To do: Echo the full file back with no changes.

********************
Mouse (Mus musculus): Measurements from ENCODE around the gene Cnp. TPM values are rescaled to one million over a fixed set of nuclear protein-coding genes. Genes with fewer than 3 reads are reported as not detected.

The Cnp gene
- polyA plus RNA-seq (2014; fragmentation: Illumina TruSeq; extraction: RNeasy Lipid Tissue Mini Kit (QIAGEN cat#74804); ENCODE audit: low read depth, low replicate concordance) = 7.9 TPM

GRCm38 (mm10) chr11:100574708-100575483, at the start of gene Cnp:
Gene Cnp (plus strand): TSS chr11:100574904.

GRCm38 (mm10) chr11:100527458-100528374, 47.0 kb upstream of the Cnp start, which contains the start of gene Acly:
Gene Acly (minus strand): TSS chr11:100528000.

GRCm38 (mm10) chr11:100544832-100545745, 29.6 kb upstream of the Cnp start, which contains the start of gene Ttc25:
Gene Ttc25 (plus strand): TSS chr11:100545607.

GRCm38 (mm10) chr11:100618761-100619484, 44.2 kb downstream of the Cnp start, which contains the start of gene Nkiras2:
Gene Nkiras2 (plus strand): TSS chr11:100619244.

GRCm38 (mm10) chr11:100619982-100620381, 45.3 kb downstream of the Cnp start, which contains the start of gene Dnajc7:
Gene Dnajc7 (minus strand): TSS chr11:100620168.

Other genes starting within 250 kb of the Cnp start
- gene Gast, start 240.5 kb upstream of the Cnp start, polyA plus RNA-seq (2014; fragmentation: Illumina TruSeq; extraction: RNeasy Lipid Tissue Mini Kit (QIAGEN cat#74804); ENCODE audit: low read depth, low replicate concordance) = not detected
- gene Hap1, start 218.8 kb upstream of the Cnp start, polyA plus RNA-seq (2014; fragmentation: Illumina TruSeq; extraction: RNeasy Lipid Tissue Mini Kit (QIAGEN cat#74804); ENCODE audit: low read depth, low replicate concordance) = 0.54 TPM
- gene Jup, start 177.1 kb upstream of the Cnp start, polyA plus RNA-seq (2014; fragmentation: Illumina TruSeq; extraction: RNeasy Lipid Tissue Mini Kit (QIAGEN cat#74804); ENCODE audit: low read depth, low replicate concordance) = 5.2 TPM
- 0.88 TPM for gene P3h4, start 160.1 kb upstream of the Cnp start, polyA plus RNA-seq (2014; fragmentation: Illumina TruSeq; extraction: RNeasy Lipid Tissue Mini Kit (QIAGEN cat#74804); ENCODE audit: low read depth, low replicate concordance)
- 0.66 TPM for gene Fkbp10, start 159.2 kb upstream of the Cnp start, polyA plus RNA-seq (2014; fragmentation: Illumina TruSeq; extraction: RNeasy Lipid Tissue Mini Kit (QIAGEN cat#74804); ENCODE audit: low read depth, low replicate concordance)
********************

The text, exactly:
Mouse (Mus musculus): Measurements from ENCODE around the gene Cnp. TPM values are rescaled to one million over a fixed set of nuclear protein-coding genes. Genes with fewer than 3 reads are reported as not detected.

The Cnp gene
- polyA plus RNA-seq (2014; fragmentation: Illumina TruSeq; extraction: RNeasy Lipid Tissue Mini Kit (QIAGEN cat#74804); ENCODE audit: low read depth, low replicate concordance) = 7.9 TPM

GRCm38 (mm10) chr11:100574708-100575483, at the start of gene Cnp:
Gene Cnp (plus strand): TSS chr11:100574904.

GRCm38 (mm10) chr11:100527458-100528374, 47.0 kb upstream of the Cnp start, which contains the start of gene Acly:
Gene Acly (minus strand): TSS chr11:100528000.

GRCm38 (mm10) chr11:100544832-100545745, 29.6 kb upstream of the Cnp start, which contains the start of gene Ttc25:
Gene Ttc25 (plus strand): TSS chr11:100545607.

GRCm38 (mm10) chr11:100618761-100619484, 44.2 kb downstream of the Cnp start, which contains the start of gene Nkiras2:
Gene Nkiras2 (plus strand): TSS chr11:100619244.

GRCm38 (mm10) chr11:100619982-100620381, 45.3 kb downstream of the Cnp start, which contains the start of gene Dnajc7:
Gene Dnajc7 (minus strand): TSS chr11:100620168.

Other genes starting within 250 kb of the Cnp start
- gene Gast, start 240.5 kb upstream of the Cnp start, polyA plus RNA-seq (2014; fragmentation: Illumina TruSeq; extraction: RNeasy Lipid Tissue Mini Kit (QIAGEN cat#74804); ENCODE audit: low read depth, low replicate concordance) = not detected
- gene Hap1, start 218.8 kb upstream of the Cnp start, polyA plus RNA-seq (2014; fragmentation: Illumina TruSeq; extraction: RNeasy Lipid Tissue Mini Kit (QIAGEN cat#74804); ENCODE audit: low read depth, low replicate concordance) = 0.54 TPM
- gene Jup, start 177.1 kb upstream of the Cnp start, polyA plus RNA-seq (2014; fragmentation: Illumina TruSeq; extraction: RNeasy Lipid Tissue Mini Kit (QIAGEN cat#74804); ENCODE audit: low read depth, low replicate concordance) = 5.2 TPM
- 0.88 TPM for gene P3h4, start 160.1 kb upstream of the Cnp start, polyA plus RNA-seq (2014; fragmentation: Illumina TruSeq; extraction: RNeasy Lipid Tissue Mini Kit (QIAGEN cat#74804); ENCODE audit: low read depth, low replicate concordance)
- 0.66 TPM for gene Fkbp10, start 159.2 kb upstream of the Cnp start, polyA plus RNA-seq (2014; fragmentation: Illumina TruSeq; extraction: RNeasy Lipid Tissue Mini Kit (QIAGEN cat#74804); ENCODE audit: low read depth, low replicate concordance)